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No to Kavanaugh

Supreme Court Justice nominee Brett Kavanaugh Supreme Court Justice nominee Brett Kavanaugh in the Senate Judiciary Committee Hearing room. PHOTO/ POOL

By Ranti Olaose

Published: September 12th, 2018

When Supreme Court Justice Anthony Kennedy announced his retirement in June, left-leaning circles received the news with much alarm and distress. Kennedy was a crucial swing vote in a sharply divided court and his retirement left open a void for Donald Trump to fill with a reliably conservative justice, giving the court an immutable conservative bent for decades. Their fear appears to have been justified with the nomination of Justice Brett Kavanaugh.

Kavanaugh is a staunch right-wing judge with a long record of hostility towards abortion and contraception rights, gun safety laws, net neutrality and many other issues. This spells danger for rights that many have come to view as secured, such as gay marriage (Kennedy had sided with the liberal wing of the court in the Obergfell decision that legalized gay marriage across the country in 2015), abortion rights and workers’ rights as well as several that remain undecided or hanging in the balance. A reliable 5th conservative vote in Kavanaugh would allow the Court to carry out far-reaching acts of conservative activism such as reversing Roe vs Wade, the 1973 decision that allows women the right to an abortion, which has been a longstanding goal of the conservative movement for decades.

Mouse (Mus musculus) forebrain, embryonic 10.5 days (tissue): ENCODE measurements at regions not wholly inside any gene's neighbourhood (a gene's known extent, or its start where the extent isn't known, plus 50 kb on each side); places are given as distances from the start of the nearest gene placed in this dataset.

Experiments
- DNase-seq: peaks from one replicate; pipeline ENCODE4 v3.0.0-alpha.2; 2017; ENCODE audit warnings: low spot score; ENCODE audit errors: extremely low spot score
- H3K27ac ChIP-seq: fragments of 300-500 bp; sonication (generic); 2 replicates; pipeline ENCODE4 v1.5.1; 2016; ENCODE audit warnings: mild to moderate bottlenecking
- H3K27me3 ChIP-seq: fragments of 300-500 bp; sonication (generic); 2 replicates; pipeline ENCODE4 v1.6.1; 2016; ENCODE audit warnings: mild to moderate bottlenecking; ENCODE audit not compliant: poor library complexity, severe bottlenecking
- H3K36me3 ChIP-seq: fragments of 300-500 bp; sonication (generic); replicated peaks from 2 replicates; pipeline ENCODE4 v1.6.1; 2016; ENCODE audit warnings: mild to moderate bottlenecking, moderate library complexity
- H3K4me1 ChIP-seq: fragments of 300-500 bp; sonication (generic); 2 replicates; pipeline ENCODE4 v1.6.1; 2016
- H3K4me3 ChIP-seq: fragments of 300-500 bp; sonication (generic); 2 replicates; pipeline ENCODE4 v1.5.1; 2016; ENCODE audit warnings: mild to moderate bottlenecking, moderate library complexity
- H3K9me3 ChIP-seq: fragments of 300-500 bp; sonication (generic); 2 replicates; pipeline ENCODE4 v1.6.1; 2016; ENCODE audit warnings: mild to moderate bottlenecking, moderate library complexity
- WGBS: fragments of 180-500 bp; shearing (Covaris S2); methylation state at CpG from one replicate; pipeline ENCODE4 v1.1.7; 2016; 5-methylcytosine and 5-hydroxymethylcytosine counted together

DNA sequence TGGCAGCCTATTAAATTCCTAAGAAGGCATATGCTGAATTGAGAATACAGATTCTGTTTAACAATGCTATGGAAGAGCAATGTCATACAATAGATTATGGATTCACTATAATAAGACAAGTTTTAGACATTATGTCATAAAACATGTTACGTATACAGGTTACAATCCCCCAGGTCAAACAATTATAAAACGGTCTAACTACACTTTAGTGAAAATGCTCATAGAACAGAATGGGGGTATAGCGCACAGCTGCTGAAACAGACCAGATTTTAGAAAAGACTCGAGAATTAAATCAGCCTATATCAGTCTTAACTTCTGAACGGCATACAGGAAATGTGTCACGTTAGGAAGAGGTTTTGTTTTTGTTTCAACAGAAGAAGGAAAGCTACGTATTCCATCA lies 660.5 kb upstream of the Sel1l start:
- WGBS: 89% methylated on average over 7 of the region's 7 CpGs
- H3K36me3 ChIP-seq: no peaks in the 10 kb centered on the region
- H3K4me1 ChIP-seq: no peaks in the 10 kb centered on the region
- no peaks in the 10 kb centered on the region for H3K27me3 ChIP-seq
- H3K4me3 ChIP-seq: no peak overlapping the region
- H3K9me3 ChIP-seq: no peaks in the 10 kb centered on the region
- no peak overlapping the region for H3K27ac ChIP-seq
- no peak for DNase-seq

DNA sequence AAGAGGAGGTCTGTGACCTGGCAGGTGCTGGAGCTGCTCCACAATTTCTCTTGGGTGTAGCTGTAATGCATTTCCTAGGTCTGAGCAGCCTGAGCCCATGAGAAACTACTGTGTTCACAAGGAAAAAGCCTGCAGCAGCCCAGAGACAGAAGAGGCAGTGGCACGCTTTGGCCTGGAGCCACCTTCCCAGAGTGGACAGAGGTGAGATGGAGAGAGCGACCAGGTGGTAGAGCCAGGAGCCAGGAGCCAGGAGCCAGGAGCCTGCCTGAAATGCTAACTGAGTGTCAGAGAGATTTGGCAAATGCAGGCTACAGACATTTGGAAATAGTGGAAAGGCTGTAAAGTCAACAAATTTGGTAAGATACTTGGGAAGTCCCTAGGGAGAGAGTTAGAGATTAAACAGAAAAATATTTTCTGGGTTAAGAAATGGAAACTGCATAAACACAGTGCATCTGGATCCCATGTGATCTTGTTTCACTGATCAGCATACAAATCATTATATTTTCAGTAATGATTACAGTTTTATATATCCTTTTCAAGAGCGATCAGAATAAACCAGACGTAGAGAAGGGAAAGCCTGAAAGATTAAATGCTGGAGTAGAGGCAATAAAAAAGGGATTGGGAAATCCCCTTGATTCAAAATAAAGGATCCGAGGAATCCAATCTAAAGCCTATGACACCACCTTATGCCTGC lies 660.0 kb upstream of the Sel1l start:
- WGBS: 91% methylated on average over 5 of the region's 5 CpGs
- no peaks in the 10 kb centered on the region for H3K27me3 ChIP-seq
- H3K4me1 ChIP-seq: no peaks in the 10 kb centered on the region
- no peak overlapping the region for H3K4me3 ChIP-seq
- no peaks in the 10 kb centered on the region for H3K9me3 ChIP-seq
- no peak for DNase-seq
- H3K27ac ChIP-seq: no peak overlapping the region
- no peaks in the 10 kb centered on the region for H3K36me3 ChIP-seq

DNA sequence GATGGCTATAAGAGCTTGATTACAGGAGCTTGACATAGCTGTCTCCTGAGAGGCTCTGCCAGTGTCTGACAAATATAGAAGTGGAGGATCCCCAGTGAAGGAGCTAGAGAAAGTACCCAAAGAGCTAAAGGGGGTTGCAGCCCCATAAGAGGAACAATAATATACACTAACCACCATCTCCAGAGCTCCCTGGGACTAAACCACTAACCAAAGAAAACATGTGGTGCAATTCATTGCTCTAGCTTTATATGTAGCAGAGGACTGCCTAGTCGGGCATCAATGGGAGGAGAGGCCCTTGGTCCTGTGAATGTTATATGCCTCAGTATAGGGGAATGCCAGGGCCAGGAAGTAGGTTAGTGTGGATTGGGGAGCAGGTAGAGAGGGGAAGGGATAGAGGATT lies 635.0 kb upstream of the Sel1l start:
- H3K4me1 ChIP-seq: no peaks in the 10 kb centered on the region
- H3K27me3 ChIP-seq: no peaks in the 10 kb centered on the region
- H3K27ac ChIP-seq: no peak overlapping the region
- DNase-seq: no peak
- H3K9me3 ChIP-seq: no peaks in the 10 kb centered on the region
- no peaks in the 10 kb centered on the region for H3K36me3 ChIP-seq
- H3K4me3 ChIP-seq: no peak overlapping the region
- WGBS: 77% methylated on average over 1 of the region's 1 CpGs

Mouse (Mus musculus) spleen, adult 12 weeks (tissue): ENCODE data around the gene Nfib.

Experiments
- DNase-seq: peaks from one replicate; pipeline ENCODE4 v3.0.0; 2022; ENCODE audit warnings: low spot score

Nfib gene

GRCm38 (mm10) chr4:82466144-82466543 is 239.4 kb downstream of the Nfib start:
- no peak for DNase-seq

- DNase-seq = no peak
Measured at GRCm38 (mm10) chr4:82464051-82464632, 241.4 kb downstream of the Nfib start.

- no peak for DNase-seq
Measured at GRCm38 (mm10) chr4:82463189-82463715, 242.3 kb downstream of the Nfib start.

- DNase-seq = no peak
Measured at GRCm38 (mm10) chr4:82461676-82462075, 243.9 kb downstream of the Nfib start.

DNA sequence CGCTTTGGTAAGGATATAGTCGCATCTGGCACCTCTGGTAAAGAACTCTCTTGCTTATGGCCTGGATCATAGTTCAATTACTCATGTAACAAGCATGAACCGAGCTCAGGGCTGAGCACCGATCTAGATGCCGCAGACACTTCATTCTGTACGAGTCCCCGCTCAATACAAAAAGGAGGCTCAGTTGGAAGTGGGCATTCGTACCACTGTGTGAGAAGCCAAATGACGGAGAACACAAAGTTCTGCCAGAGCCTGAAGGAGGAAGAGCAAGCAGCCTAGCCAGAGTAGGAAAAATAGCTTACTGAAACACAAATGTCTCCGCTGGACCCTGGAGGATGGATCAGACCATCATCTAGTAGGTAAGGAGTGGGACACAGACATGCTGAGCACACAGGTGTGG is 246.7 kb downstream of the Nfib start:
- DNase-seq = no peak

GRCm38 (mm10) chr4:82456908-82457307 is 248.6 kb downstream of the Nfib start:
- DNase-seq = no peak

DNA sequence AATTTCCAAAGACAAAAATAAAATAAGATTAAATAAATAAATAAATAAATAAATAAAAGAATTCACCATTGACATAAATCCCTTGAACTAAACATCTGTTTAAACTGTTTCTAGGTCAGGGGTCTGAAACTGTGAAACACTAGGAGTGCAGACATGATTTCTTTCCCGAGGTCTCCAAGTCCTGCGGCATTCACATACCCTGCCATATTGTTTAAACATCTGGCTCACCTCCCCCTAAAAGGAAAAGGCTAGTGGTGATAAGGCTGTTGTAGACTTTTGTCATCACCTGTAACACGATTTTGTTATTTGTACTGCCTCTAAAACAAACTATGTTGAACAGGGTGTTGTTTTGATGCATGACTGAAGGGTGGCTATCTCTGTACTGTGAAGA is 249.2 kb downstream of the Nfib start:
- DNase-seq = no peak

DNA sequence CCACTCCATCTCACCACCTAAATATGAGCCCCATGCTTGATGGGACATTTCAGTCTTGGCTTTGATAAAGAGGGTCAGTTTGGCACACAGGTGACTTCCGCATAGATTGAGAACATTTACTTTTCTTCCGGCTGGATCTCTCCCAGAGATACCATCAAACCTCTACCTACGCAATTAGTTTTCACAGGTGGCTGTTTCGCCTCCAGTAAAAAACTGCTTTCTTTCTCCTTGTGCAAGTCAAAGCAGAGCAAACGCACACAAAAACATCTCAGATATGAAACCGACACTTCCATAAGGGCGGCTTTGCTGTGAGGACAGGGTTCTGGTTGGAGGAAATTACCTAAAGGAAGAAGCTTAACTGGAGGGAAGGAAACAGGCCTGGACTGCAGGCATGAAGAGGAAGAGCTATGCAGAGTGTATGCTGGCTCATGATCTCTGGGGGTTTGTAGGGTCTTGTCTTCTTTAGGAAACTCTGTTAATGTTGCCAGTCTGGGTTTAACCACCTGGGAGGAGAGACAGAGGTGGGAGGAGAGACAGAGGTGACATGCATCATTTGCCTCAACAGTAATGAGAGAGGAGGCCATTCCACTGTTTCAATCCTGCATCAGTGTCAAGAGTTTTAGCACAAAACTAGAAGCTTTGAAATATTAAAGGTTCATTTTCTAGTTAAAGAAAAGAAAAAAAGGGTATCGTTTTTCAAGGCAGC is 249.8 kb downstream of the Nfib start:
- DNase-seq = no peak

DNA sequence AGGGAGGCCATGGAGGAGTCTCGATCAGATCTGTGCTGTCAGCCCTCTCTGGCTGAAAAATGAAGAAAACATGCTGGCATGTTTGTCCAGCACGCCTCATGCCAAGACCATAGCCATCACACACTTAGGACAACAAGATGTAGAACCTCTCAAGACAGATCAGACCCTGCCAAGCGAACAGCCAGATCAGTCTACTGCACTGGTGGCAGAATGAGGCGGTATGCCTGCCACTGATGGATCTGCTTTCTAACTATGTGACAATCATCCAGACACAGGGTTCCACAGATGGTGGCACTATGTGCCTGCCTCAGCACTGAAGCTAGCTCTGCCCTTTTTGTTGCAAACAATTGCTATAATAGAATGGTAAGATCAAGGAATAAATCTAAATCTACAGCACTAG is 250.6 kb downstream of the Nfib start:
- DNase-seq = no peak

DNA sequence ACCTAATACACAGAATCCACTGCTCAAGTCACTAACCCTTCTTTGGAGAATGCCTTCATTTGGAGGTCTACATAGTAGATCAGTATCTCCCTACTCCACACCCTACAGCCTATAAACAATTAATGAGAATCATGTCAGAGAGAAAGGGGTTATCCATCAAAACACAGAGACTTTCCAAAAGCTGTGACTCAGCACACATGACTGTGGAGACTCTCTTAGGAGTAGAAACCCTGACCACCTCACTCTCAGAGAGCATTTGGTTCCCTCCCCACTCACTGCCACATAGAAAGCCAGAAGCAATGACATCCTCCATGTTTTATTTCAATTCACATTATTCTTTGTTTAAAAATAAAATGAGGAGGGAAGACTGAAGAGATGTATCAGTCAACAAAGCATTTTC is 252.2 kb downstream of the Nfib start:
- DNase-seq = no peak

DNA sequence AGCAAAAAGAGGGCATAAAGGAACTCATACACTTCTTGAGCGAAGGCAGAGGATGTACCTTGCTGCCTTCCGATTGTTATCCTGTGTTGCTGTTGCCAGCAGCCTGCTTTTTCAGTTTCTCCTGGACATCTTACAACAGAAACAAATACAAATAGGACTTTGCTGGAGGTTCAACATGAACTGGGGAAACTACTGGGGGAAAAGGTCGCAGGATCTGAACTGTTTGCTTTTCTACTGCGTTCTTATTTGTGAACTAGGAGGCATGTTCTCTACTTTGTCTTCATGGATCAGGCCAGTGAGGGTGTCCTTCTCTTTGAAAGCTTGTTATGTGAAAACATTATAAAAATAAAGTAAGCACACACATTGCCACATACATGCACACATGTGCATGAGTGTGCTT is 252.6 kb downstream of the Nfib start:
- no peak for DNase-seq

Even more troubling are Kavanaugh’s views on executive authority. In a 2009 Minnesota Law Review article, Kavanaugh wrote that, “Congress might consider a law exempting a President — while in office — from criminal prosecution and investigation, including from questioning by criminal prosecutors or defense counsel.” This is perhaps the chief reason he was nominated by Trump, who has currently been named by his former lawyer Michael Cohen as a conspirator in a federal crime.

If or when Trump faces charges from the ongoing special counsel investigation, that case could very well end up in Supreme Court during which his appointee Kavanaugh would surely provide a vote to shield him from the charges. This scenario is the stuff of authoritarian regimes, and would spell the end of the judiciary as an independent institution. It is incredibly ironic that the Republicans who spent the entirety of the Obama years complaining about the power of the Executive branch are currently working to enable this scenario, which would effectively put the president above the law.

In their hurry to install a rubber stamp for their agenda, Senate Republicans are also making a mockery of the confirmation process. When one remembers how they stole a Supreme Court opening from President Obama two years ago with the excuse that it was too soon before an election, their haste to confirm a lifetime appointment by a president who is an unindicted accomplice to a federal crime months before a major election is doubly infuriating. The confirmation process has been shrouded in secrecy from the beginning as they refused to produce the vast majority of Kavanaugh’s records from his work in the Bush White House, except when they dumped 42,000 pages of documents the night before his hearings.

This type of obfuscation by a Supreme Court nominee is unprecedented and highly suspicious, but Senate Republicans apparently do not care which norms and rules they break in their quest to reshape the course of American jurisprudence and drag the country back to darker days. His confirmation appears to be all but certain as Senate Republicans currently control the chamber, but it is undeniable that his appointment to the Court will spell disaster for the judiciary and the country at large. Republicans have a moral duty to reject this nominee, and judging by their past actions, this means that they will probably do the exact opposite.

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